https://www.duolingo.com/profile/Buruboro

I am still a bit confused by the word "kara". Does it mean something like "dude," "friend," etc? Who would it be used with?


[deactivated user]

    Judging by the comment just above yours in the thread, you must be Brazilian :)


    https://www.duolingo.com/profile/avocadohummus

    It means "dear". So you'd probably use it with a significant other or a child


    https://www.duolingo.com/profile/liamt.king

    I'm curious why 'la' the word used for 'the' is also used in this situation as 'you'?


    https://www.duolingo.com/profile/Som1one

    I think it's referring to 'until the next time'. it's just more common to hear see you later in english, and it means the same thing.


    https://www.duolingo.com/profile/paradastein

    Why does "kara" end with an -a if it is a noun?


    https://www.duolingo.com/profile/jimnice

    as explained elsewhere, kara acts as an adjective to the implied pronoun; as in dear one, or kara [unu].

    I think, lol; I'm so new at this, I don't feel qualified to explain anything.


    https://www.duolingo.com/profile/Dewey844096

    "Dear" is an adjective


    https://www.duolingo.com/profile/mariiebon

    Hmm, this seems interestingly similar to Celtic words for "love" or "dear".


    https://www.duolingo.com/profile/OliverBens1

    Is there a difference between saying "Ĝis la revido, kara" and "Adiaŭ, mia kara"? Google translates them to the same thing: "Goodbye, my dear" so is there any difference in using them?


    https://www.duolingo.com/profile/winggar

    "Ĝis la revido, kara" is "Until the next time, dear"; "Adiaŭ, mia kara" is "Goodbye, my dear".


    https://www.duolingo.com/profile/ZacharyMil780697

    Whom would you use "kara" for? Is it like saying, "friend", or can it work for others as well?


    https://www.duolingo.com/profile/TuLaim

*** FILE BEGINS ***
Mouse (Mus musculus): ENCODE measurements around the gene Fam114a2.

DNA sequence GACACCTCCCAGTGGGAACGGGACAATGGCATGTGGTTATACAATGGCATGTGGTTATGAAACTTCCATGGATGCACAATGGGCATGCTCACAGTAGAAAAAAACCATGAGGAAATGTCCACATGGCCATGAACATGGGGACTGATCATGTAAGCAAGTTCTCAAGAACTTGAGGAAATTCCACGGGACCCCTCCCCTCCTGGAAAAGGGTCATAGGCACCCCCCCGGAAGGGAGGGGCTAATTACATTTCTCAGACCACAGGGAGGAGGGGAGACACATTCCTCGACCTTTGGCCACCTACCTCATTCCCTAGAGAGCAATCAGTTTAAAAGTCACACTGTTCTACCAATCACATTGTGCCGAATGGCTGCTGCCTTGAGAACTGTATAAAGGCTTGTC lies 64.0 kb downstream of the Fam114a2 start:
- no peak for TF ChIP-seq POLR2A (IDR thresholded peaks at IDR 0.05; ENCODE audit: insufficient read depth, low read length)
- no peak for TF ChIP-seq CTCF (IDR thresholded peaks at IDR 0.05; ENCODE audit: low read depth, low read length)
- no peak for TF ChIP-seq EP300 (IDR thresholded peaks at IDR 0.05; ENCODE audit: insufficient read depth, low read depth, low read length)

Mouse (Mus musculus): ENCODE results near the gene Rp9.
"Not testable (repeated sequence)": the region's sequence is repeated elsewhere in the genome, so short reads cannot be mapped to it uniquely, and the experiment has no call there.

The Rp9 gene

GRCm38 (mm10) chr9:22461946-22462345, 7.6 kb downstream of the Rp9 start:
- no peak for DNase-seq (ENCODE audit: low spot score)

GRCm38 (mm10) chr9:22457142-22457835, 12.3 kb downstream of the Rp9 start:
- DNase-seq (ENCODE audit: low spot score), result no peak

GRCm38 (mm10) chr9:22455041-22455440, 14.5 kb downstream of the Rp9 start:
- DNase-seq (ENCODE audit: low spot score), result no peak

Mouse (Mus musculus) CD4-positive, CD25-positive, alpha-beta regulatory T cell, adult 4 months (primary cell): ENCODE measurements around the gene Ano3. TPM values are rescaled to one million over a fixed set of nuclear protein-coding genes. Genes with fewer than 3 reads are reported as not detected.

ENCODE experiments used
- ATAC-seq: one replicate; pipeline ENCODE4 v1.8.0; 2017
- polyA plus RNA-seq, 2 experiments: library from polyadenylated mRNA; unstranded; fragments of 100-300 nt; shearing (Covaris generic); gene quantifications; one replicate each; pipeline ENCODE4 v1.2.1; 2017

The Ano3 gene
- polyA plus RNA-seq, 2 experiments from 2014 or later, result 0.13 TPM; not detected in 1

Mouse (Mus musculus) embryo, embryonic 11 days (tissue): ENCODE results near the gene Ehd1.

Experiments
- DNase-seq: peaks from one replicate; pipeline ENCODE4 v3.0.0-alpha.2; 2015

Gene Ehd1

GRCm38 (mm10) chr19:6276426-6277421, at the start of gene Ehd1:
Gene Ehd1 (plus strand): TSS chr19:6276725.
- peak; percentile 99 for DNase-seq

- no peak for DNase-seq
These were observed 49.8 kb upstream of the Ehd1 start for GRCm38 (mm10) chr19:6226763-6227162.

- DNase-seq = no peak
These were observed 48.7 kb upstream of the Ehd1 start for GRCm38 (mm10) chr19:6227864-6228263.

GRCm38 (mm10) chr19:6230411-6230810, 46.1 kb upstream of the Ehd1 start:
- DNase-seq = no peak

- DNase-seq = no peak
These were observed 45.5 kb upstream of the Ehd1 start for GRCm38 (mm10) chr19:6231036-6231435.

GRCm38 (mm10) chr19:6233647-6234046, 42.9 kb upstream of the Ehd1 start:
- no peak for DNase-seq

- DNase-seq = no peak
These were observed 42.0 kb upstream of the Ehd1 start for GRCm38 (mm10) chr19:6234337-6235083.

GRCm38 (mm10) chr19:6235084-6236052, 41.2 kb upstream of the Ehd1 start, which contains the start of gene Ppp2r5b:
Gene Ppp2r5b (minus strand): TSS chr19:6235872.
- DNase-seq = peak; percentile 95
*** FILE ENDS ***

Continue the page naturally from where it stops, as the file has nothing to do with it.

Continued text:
"See you soon, dear" isn't accepted?


    https://www.duolingo.com/profile/crispycraker

    That would be more akin to "Ĝis baldaŭ, kara."


    https://www.duolingo.com/profile/NicholasRui

    Shouldn't "Until then, dear" work?


    https://www.duolingo.com/profile/winggar

    "Until then" refers to a specific point in time. "Until the next time" refers to a specific occurrence, but an indefinite point in the future. "Until later" refers to an indefinite point in the future.


    https://www.duolingo.com/profile/notthesun_

    I can't wait until we can use the slow down function in Esperanto. I had a heard time distinguishing between the different words on this one.


    https://www.duolingo.com/profile/Mandosto

    It id so strange because kara is pronounced as cara in Spanish, that means face. And as far as I know, means the same thing in Portuguese but can be used as a slang for bro/mate. See ya later, cara.


    https://www.duolingo.com/profile/scandalousdan

    In both languages "caro/a" can mean dear: "mi caro amigo!" This seems to be a little old fashioned in Spanish and Portuguese, but still in use in Italian. In modern Spanish, a diminutive of "caro" seems to have taken it's place (cariño).


    https://www.duolingo.com/profile/Mandosto

    I do see it a lot in Portuguese in Brazilian threads. It's like bro/mate/pal. Funny thing it is an masculine noun in the slang, but feminine at the original meaning. But I see sometimes people using the slang to women. It's like a filler word sometimes.


    https://www.duolingo.com/profile/courtney.driver

    Is "Until we meet again, dear" an acceptable translation?


    https://www.duolingo.com/profile/Snailpi.

    "Until we next meet dear" is not accepted, why?


    https://www.duolingo.com/profile/amit.eytan

    The use of cara or caro is very popular also in italian


    https://www.duolingo.com/profile/AmirMahdi78

    Goodbye is not correct?? Why??!


    https://www.duolingo.com/profile/MiguelRoli1

    Why isn't "Goodbye dear" accepted?


    https://www.duolingo.com/profile/zanatta09

    In Portuguese (I'm Brazilian) we use "caro" as "dear" formally, but we say "cara" as "dude", with the same pronounce of "kara" in Esperanto.


    https://www.duolingo.com/profile/Cornerjohn

    Intype the correct answer, literally, but it is still rejected.